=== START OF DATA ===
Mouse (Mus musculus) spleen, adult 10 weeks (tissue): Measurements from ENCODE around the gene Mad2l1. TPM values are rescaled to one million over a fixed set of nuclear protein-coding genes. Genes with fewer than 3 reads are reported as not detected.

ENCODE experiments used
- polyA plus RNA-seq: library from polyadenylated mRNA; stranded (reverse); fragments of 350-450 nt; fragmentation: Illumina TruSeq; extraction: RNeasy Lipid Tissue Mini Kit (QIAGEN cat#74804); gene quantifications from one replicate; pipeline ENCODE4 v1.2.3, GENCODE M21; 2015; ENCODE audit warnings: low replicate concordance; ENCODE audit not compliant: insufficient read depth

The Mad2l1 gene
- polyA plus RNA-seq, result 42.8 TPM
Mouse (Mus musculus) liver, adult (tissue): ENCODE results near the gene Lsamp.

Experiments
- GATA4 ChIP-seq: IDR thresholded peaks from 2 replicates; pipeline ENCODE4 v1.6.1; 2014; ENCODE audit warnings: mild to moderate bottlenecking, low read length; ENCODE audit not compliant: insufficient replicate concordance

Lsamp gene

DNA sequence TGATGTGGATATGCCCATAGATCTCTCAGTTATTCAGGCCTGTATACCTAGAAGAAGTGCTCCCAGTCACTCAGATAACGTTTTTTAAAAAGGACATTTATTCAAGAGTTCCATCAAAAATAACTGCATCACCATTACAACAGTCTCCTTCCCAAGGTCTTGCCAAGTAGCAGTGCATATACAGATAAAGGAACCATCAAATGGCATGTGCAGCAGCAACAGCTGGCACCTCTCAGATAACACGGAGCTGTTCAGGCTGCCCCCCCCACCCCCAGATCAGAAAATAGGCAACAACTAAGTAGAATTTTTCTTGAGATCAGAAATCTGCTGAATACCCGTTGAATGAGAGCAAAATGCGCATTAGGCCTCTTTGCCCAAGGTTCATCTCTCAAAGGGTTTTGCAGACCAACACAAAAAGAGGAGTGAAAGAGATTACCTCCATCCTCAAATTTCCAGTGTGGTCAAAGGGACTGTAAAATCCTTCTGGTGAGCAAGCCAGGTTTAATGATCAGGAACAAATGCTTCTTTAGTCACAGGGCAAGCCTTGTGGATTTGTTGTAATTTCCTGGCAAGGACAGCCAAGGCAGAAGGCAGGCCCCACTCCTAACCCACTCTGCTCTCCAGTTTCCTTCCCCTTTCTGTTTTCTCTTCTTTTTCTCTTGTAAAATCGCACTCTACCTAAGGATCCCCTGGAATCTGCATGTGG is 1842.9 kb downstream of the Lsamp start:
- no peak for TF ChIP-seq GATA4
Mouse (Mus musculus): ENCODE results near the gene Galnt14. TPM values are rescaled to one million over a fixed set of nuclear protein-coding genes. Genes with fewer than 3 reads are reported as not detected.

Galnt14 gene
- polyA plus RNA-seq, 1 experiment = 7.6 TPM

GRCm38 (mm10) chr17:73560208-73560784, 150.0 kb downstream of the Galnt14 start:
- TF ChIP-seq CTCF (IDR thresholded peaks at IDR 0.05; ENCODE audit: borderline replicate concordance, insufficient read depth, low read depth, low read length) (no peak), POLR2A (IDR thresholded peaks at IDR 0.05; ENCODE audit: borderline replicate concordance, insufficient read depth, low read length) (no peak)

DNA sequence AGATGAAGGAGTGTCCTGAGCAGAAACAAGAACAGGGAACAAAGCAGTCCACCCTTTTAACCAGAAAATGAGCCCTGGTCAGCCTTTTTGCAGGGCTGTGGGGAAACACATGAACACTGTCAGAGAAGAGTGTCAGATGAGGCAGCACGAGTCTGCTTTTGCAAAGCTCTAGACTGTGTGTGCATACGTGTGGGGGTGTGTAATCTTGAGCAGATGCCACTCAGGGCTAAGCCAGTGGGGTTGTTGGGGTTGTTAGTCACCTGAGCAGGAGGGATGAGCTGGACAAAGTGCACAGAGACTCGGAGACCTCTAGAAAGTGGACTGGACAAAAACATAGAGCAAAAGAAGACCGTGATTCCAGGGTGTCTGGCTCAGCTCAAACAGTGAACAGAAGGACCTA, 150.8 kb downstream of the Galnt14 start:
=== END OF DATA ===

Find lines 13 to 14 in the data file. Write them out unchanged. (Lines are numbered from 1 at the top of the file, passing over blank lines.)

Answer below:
Galnt14 gene
- polyA plus RNA-seq, 1 experiment = 7.6 TPM